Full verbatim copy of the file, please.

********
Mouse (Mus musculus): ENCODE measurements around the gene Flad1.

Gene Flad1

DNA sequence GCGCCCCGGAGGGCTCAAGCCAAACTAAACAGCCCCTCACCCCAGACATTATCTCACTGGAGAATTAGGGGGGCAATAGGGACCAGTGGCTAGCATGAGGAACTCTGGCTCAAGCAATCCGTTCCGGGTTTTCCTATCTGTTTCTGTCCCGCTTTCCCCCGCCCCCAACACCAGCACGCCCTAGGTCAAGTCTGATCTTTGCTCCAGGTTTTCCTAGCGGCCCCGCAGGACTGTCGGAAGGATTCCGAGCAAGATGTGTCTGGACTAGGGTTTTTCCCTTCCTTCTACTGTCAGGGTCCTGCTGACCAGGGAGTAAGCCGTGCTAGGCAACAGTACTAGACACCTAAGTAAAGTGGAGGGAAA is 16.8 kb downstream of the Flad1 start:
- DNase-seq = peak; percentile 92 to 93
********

Mouse (Mus musculus): ENCODE measurements around the gene Flad1.

Gene Flad1

DNA sequence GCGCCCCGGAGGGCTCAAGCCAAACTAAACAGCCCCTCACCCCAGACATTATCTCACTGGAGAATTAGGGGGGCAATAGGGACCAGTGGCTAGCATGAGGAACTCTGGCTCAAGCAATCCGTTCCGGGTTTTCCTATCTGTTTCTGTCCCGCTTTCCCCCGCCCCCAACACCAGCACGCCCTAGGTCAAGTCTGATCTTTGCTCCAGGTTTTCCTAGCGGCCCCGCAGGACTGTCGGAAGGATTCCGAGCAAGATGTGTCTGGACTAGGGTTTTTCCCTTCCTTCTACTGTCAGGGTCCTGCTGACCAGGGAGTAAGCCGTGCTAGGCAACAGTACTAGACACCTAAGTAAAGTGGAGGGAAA is 16.8 kb downstream of the Flad1 start:
- DNase-seq = peak; percentile 92 to 93